By Ana Belique – Oct 12, 2022
Luis Abinader, president of the Dominican Republic, continues that country’s tradition of enacting anti-Haitian policies.
The coming to power of President Abinader in 2020 was surrounded by illusions for many people who believed that a change was beginning for the country, as his campaign slogan claimed. The party in government changed and some people with professional or academic links to the struggle for human rights reached high positions in the State. However, reality quickly showed that the new government would continue along the path of social inequality, clientelism and corruption, police brutality, and especially a hostile policy towards Dominicans of Haitian descent, the Haitian immigrant community and even against Haiti as a country. The government of President Luis Abinader, with its speeches, its actions and omissions, has become one of the governments that has treated the Haitian people and the Dominican community of Haitian descent with the most hostility, after the Trujillo and Balaguer dictatorships.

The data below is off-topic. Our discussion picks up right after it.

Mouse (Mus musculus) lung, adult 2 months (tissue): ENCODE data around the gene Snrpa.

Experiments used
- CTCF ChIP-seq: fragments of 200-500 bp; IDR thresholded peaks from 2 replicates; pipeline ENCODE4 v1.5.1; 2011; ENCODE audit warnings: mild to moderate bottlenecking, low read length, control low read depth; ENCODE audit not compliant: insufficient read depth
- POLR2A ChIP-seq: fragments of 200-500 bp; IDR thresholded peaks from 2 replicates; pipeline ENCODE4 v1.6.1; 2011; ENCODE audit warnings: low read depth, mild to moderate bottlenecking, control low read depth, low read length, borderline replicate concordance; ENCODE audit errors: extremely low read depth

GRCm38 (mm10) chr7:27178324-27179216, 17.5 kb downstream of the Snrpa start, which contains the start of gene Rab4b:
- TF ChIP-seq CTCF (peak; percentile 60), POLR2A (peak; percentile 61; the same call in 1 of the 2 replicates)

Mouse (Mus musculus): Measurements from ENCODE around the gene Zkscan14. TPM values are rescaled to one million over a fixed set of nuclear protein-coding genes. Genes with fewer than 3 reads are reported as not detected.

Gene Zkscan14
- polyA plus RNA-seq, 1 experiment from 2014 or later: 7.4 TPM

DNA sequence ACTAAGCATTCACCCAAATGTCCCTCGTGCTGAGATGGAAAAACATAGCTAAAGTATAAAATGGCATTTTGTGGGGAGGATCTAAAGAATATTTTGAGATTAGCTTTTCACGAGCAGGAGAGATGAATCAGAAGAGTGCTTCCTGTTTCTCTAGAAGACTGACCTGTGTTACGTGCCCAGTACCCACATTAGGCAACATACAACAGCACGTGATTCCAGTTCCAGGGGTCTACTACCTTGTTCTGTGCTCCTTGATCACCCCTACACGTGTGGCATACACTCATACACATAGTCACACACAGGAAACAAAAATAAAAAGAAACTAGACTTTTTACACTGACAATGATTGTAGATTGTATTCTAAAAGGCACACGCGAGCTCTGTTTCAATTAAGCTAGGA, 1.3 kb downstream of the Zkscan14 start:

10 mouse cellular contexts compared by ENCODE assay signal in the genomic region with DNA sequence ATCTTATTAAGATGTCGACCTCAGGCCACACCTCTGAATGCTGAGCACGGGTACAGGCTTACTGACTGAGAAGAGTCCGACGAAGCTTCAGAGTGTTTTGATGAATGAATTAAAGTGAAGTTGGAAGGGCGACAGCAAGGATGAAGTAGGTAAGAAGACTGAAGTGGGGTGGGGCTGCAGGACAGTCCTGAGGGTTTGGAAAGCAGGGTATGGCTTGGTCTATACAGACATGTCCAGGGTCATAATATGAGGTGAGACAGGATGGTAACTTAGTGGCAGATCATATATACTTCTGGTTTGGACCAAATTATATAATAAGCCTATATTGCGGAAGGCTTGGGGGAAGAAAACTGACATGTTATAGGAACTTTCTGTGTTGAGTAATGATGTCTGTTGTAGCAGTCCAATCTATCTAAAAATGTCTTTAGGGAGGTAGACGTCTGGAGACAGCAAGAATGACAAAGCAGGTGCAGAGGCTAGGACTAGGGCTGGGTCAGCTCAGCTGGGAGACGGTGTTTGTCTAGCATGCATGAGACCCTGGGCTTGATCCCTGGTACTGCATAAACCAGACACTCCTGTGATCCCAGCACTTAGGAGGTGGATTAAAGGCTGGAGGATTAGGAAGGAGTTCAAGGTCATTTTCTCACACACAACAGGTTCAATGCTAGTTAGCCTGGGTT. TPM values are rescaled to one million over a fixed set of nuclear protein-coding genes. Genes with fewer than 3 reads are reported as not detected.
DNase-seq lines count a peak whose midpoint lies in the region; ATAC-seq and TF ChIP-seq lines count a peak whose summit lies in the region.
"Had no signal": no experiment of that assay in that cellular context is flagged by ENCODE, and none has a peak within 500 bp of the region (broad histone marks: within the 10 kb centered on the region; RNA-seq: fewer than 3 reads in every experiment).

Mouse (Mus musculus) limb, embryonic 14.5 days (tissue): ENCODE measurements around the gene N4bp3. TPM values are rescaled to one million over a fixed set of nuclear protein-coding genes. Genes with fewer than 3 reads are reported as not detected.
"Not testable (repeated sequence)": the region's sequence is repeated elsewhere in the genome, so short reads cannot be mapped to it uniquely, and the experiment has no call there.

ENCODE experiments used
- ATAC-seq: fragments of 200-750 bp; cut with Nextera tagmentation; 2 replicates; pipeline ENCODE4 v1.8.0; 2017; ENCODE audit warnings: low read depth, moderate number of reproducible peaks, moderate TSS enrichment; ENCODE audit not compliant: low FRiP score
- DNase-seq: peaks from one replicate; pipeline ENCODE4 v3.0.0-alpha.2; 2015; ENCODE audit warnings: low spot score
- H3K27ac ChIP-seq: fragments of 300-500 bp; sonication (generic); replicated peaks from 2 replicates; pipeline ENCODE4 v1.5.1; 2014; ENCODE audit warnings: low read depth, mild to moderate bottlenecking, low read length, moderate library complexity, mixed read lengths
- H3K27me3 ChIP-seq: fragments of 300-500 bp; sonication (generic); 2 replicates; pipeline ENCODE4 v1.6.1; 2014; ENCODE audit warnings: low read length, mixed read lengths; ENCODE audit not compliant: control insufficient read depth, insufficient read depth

The presence of people like Roberto Álvarez, Juan Bolívar Díaz or Bartolomé Pujals in high governmental or diplomatic positions, who at some point accompanied or showed solidarity with struggles such as the one we have waged against statelessness and denationalization, did not turn into measures to guarantee respect for human rights and the dignity of the people. On the contrary, in these two years, policies guided by the lowest ultraconservatism and anti-Haitianism have been strengthened. Such as, denying the right of women to interrupt a pregnancy even if their lives are in danger, denying the right of the Dominican people to live free of discrimination based on sexual orientation or racism, denying the right of the Dominican people to live free of discrimination based on sexual orientation or racism, denying the right to their pensions to sugar cane workers, continuing to deny citizenship to Dominicans of Haitian descent denationalized by court ruling 168-13, and even carry out arbitrary detentions of Dominicans of Haitian descent in immigration operations, as well as the detention in and around hospitals of pregnant Haitian women.